Washington, D.C. – On May 22nd, 2019, Congressman Stephen F. Lynch, Chairman of the Subcommittee on National Security, held a hearing on “Securing U.S. Election Infrastructure and Protecting Political Discourse.” This hearing examined the security of the nation’s election systems, including the government’s response to ongoing attempts by malicious actors to interfere in our elections, influence public opinion, and undermine U.S. electoral processes. The hearing also examined the important role of state and local governments, as well as private sector partners, to protect U.S. election security systems, infrastructure, and technology platforms.


• Subcommittee Chairman Stephen F. Lynch emphasized that protecting the integrity of our democratic process is critical to safeguarding public confidence in U.S. election outcomes and ensuring a peaceful transition of power.

• Federal Election Commission Chair Ellen Weintraub and Massachusetts Secretary of the Commonwealth Bill Galvin highlighted the need for greater congressional oversight of social media companies and information technology platforms to improve transparency about how, and by whom, political and campaign advertisements are financed.

• Chair Weintraub also testified that hidden money from foreign sources represents a significant vulnerability for American democracy.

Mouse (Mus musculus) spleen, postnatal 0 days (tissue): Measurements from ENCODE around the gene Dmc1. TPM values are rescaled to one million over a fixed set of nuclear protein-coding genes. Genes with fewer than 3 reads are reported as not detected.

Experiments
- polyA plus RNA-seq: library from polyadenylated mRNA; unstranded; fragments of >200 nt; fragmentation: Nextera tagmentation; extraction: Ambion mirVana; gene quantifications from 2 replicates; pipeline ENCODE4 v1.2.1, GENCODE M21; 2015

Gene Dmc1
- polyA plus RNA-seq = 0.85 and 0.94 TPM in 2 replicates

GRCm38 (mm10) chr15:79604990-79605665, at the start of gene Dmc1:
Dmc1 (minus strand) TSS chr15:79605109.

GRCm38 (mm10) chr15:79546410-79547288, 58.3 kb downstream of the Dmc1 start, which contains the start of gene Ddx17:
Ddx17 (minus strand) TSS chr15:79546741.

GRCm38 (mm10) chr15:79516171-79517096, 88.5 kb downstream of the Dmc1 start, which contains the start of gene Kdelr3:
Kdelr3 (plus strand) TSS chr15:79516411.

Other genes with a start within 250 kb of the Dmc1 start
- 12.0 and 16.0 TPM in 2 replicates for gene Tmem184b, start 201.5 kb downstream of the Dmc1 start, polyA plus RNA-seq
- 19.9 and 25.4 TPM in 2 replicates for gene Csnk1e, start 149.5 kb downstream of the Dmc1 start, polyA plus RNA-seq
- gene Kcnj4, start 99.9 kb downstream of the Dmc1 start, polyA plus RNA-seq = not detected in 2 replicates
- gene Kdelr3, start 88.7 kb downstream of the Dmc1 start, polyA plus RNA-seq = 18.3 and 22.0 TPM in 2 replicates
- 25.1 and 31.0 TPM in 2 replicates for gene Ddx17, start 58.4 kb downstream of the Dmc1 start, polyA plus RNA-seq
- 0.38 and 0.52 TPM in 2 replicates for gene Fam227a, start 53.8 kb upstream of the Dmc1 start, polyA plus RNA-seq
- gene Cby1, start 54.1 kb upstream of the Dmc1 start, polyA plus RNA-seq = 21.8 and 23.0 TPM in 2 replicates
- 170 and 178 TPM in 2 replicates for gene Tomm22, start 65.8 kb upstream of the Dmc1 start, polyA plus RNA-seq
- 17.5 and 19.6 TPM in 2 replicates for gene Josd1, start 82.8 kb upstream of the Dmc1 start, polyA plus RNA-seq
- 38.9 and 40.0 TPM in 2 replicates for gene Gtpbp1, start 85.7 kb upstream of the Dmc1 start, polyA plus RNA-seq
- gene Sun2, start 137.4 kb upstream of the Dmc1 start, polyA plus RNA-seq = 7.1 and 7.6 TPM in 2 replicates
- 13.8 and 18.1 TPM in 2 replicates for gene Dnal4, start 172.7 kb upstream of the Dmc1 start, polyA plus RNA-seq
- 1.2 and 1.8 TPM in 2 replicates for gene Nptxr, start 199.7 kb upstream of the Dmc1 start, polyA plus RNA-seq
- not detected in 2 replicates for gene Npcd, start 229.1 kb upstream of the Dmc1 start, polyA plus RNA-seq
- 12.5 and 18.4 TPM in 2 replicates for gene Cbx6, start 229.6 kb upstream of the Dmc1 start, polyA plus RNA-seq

• Election Assistance Commission Chair Christy McCormick spoke about the need for additional resources and personnel at her agency as they are “strained to the breaking point” in their work with state and local officials to secure election systems.

• Department of Homeland Security (DHS) Cybersecurity and Infrastructure Security Agency (CISA) Director Christopher Krebs testified that “auditability is a key tenant of cybersecurity” and that it is important to get “systems that don’t have paper out, and systems with paper in.”  Similarly, Massachusetts Secretary of the Commonwealth Galvin explained how his state uses a paper ballot system to serve as a backup in case electronic voting machines fail or are breached.

• Representatives from Facebook, Twitter, and Google testified about their improved information-sharing relationships with federal law enforcement since the 2016 election, but emphasized the need for continued coordination as our adversaries’ information operations and tactics evolve.


Panel One

The Honorable Christopher KrebsDirector, Cybersecurity and Infrastructure Security Agency - U.S. Department of Homeland Security

Adam HickeyDeputy Assistant Attorney General, National Security Division - U.S. Department of Justice

The Honorable Christy McCormickChair - U.S. Election Assistance Commission

The Honorable Ellen L. WeintraubChair - U.S. Federal Election Commission

Panel Two

The Honorable Bill GalvinSecretary of the Commonwealth - State of Massachusetts

Richard SalgadoDirector of Law Enforcement and Information Security - Google

Nathaniel GleicherHead of Cybersecurity Policy - Facebook

Kevin KanePublic Policy Manager - Twitter


Watch Chairman Lynch's opening statement here.